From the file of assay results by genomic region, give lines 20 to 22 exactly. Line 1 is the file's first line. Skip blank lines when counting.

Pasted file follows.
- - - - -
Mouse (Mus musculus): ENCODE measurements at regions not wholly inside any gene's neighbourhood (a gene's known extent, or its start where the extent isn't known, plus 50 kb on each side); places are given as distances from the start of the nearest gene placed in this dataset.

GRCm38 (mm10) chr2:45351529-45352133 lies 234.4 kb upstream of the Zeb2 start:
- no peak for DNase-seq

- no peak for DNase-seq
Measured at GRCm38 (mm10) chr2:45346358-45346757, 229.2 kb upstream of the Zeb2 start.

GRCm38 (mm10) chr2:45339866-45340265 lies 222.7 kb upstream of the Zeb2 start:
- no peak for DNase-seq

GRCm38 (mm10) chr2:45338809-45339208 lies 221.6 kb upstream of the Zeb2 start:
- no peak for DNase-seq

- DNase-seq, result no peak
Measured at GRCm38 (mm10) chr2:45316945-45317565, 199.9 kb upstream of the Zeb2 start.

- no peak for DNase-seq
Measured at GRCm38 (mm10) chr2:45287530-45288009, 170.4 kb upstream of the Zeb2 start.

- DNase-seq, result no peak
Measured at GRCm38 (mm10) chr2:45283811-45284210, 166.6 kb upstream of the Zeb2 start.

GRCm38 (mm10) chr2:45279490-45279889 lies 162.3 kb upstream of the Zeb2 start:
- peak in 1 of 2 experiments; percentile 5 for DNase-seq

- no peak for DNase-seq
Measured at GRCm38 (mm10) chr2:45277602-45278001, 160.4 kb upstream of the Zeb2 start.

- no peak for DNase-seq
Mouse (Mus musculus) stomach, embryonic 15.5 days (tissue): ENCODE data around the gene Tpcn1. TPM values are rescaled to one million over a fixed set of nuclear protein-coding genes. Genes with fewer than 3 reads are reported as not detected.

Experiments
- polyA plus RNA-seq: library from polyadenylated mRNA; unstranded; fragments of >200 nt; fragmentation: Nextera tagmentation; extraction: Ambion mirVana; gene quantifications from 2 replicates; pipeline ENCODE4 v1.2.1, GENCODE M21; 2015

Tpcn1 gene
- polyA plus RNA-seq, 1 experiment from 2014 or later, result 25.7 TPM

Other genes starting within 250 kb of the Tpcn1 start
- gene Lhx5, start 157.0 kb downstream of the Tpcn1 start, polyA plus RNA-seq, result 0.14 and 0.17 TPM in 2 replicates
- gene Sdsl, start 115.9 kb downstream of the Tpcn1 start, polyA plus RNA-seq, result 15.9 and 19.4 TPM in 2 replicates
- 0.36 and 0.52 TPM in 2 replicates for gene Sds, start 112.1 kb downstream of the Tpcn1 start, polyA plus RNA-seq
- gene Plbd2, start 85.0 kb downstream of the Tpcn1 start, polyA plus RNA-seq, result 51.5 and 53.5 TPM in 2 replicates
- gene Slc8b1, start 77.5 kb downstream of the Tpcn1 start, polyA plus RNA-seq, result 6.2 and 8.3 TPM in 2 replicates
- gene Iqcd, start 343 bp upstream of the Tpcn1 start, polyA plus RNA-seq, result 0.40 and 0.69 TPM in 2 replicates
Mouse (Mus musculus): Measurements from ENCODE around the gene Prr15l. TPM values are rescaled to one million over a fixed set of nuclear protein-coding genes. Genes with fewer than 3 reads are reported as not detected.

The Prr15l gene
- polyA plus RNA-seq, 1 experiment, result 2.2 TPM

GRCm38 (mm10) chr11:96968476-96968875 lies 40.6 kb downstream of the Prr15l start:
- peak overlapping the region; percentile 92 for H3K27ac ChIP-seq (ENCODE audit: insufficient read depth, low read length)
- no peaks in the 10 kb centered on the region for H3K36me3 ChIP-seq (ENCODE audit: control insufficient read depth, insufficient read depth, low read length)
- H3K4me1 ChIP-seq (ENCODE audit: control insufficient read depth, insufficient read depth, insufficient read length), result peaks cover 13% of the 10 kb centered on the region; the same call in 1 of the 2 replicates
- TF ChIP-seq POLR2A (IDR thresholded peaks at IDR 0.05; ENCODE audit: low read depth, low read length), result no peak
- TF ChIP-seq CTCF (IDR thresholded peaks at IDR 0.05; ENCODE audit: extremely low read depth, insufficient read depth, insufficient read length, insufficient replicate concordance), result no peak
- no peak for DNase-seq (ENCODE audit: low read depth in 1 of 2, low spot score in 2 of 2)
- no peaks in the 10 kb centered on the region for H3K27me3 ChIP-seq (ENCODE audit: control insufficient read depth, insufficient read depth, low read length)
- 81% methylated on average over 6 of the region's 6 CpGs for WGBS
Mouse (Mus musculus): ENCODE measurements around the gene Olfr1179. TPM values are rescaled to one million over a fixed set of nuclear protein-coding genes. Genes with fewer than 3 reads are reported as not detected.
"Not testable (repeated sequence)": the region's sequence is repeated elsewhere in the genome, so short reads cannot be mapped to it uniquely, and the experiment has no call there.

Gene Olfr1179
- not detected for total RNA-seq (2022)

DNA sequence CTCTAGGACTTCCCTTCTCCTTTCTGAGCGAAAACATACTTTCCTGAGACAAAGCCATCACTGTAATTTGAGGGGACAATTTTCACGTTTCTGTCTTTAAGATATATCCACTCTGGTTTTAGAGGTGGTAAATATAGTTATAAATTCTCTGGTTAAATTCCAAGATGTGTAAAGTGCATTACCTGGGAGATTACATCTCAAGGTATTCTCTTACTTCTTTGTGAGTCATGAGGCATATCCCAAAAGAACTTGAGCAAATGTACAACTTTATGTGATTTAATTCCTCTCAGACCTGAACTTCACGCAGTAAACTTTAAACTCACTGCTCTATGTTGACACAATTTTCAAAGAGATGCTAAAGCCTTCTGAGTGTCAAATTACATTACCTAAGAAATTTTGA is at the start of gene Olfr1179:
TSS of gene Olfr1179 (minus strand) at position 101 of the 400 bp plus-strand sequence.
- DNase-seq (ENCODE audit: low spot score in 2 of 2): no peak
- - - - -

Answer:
- no peak for DNase-seq
Mouse (Mus musculus) stomach, embryonic 15.5 days (tissue): ENCODE data around the gene Tpcn1. TPM values are rescaled to one million over a fixed set of nuclear protein-coding genes. Genes with fewer than 3 reads are reported as not detected.

Experiments